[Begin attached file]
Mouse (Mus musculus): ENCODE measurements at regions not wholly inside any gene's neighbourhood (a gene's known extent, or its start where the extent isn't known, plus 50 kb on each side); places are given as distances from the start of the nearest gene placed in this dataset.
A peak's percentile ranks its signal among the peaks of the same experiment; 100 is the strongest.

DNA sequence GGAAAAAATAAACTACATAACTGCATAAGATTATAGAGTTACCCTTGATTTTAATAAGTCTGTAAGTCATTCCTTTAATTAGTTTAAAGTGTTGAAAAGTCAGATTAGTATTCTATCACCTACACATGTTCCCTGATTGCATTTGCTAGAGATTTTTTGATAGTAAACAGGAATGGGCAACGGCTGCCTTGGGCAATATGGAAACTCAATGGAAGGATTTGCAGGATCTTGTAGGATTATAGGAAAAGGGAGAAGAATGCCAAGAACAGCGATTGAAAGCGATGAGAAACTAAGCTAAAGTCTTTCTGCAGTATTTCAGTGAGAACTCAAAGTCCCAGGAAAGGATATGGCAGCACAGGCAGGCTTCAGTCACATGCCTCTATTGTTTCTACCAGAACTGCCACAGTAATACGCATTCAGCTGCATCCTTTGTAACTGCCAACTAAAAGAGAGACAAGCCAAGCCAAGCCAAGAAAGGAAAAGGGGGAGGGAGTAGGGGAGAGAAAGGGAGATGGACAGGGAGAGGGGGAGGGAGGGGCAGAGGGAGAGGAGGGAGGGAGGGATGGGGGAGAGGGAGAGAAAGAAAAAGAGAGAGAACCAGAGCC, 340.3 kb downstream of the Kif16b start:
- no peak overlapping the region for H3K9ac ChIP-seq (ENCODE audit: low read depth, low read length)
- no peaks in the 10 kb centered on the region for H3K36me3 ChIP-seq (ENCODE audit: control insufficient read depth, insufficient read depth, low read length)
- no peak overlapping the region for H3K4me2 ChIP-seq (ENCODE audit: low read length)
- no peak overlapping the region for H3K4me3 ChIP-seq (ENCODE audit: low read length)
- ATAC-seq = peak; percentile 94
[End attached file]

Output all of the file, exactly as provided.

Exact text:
Mouse (Mus musculus): ENCODE measurements at regions not wholly inside any gene's neighbourhood (a gene's known extent, or its start where the extent isn't known, plus 50 kb on each side); places are given as distances from the start of the nearest gene placed in this dataset.
A peak's percentile ranks its signal among the peaks of the same experiment; 100 is the strongest.

DNA sequence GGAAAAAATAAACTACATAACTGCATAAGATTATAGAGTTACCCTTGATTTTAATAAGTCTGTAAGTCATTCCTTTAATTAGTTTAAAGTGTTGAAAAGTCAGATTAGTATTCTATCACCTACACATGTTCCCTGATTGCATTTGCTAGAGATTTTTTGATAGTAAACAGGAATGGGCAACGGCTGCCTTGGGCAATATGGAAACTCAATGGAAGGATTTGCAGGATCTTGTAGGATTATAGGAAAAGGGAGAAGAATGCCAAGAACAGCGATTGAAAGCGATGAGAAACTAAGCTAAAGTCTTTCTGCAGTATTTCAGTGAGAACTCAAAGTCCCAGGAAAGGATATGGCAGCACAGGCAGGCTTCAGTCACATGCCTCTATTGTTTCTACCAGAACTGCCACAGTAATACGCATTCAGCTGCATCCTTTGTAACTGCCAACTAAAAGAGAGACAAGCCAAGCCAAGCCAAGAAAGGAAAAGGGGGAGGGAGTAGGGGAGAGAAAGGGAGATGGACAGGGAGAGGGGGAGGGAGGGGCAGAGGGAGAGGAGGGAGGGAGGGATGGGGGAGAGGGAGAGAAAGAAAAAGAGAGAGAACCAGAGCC, 340.3 kb downstream of the Kif16b start:
- no peak overlapping the region for H3K9ac ChIP-seq (ENCODE audit: low read depth, low read length)
- no peaks in the 10 kb centered on the region for H3K36me3 ChIP-seq (ENCODE audit: control insufficient read depth, insufficient read depth, low read length)
- no peak overlapping the region for H3K4me2 ChIP-seq (ENCODE audit: low read length)
- no peak overlapping the region for H3K4me3 ChIP-seq (ENCODE audit: low read length)
- ATAC-seq = peak; percentile 94